In yesterday’s essay, I introduced the idea that the self is in a dialectical relationship with society/state, that the two shape each other as they unfold. One theme that cuts across the dialectical divide is that of identity, i.e., answers to questions such as “Who am I/we?” and “What keeps us the same over time?”
All of us assume we are the same person from the time we are born to the day we die, but what constitutes our sameness? What guarantees invariance from one day to the next? And how can I change (grow older, hair turning white) while still remaining the same? How can both change and statis be simultaneously true?
Here I take the view that change is unavoidable. As beings embedded in Deshkaal, we can never step into the same river twice - and yet, that river is the same.
It’s very easy to fall into the trap of thinking terms like “India” refer to an eternal, unchanging entity. Of course there’s continuity, but there’s also dramatic change. With the possible exception of China, no premodern political unit can be called a ‘nation state’ in the modern sense of that term.
This book by Mark Elvin gives an answer to why China might be an exception to that rule.
However, the range of transformations that led to the modern nation: literacy and news technologies, data on populations, shift to rule based bureaucratic rule etc only came together in the modern era.
Not that the premodern was entirely different: Akbar’s institution of the Mansabdari system (in which the Mansabdars were rotated throughout the Mughal empire and not allowed to inherit their roles) is certainly a form of bureaucratic organization. However, the impulse to institute the Mansabdar system wasn’t because Descartes’ soul transmigrated into Akbar’s body, but because the young emperor wanted to prevent his nobles from settling down and creating an independent power base that could revolt against his regime. Which suggests two equal and (somewhat) opposite truths:
Social institutions that appear ‘natural,’ ‘obvious’ and ‘rational’ after the fact might yet emerge from specific needs of power, i.e., by happenstance rather than the working out of universal reason.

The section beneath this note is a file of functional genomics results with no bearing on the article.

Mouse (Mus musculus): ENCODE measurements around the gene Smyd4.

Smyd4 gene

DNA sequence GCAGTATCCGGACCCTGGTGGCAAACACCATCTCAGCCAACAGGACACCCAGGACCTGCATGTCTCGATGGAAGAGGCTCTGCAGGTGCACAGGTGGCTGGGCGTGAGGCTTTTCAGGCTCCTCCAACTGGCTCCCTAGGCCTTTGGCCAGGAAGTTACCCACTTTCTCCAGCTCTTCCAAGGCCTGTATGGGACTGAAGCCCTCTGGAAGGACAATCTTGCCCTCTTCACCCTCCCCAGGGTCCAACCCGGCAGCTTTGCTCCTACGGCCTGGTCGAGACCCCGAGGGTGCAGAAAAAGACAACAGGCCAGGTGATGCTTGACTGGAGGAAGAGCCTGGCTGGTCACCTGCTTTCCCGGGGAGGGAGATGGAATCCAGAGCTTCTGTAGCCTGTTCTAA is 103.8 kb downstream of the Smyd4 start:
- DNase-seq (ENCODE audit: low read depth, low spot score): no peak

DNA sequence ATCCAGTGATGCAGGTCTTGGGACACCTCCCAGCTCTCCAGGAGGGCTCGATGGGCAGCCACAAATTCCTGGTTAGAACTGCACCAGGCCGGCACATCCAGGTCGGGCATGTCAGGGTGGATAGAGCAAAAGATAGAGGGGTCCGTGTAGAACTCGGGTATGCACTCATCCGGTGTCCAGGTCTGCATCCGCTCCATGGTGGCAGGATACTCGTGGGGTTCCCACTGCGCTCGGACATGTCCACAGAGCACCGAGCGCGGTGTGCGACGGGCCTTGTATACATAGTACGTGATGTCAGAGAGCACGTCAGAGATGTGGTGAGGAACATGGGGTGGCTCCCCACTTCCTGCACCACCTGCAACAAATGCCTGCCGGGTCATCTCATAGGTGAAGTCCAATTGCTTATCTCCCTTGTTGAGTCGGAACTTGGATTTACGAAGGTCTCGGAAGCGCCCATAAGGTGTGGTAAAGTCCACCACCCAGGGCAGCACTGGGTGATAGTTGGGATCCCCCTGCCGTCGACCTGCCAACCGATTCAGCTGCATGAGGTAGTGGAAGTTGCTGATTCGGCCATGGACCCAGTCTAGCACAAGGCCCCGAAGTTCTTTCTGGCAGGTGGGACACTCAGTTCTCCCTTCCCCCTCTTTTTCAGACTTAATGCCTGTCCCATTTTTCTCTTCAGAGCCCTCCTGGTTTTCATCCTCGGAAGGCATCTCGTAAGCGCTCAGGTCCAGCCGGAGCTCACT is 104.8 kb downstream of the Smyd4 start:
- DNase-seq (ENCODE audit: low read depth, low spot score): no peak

The logic of power operates in every Deshkaal. Smart rulers and upstarts will take advantages of whatever technologies and forms of organization available at a given time and place to increase their chances of getting into power and retaining it once they’re on top.
The Self as Identity
The self, like the state, has a history. It’s only in the modern era that ‘autonomy’ became one of the defining features of the self and once that happens, there’s an explosion of identities, for it becomes possible to print identities on demand. I may identify myself as a comic fan, spending enormous amounts of money on books, cosplay and comicons. That ability to invent new identities and to create attentional communities around them (here’s a quick refresher on attentional communities from the first week of this series) is central to our era.
That freedom to develop one’s self leads to tensions - the debate between free speech and its limits and the banning of hate speech is a common one. However, the claim is that we would rather preserve and expand autonomy than to curb it.
You might think autonomy is incompatible with power, and libertarian and anarchist movements make a powerful case for the dismantling of all power relations, but the actual history of our times shows that power is liquid and adaptable enough to transform itself (and become more powerful) in the age of autonomy.
First, autonomous people who voluntarily choose to enlist in an army or work for a government have much greater commitment - and a subset of them can be trained as an elite corps without worry that they might revolt against the emperor- than the older style of feudal military relations. Napoleon’s successes after the French revolution being a great example.
No wonder that the two most important mechanisms for ordering our lives - the market and the state - have spread throughout the world, so that practically every human being resides in a nation state (actually, who doesn’t?) and almost every human being lives in a market society. The standard model of human existence is that of autonomous beings trading with each other or binding each other in a social contract.
Second, the proliferation of identities in the era of autonomy actually gives that many more targets for power to infiltrate. If there were no comicons, there would be no recruitment drives that emphasize the superpower nature of the modern military technologies.
Both the autonomous person and the collective people are joint products of the forces of the modern era. The first is the identity appropriate to the self and the second is the identity appropriate to society.
Power flows through the entire spectrum and leads to a strange contradiction: that societies experiencing freedoms and autonomy no one had experienced before also saw their lives being regulated at a depth and scale no one had seen before. Free labor supporting the strictest factory line is a deep contradiction but also lived reality.